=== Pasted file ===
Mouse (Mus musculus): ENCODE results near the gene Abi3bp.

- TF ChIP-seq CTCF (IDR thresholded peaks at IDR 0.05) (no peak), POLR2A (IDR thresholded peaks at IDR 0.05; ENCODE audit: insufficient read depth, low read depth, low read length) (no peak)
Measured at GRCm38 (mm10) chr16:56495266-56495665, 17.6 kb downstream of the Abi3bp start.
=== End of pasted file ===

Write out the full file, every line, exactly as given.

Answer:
Mouse (Mus musculus): ENCODE results near the gene Abi3bp.

- TF ChIP-seq CTCF (IDR thresholded peaks at IDR 0.05) (no peak), POLR2A (IDR thresholded peaks at IDR 0.05; ENCODE audit: insufficient read depth, low read depth, low read length) (no peak)
Measured at GRCm38 (mm10) chr16:56495266-56495665, 17.6 kb downstream of the Abi3bp start.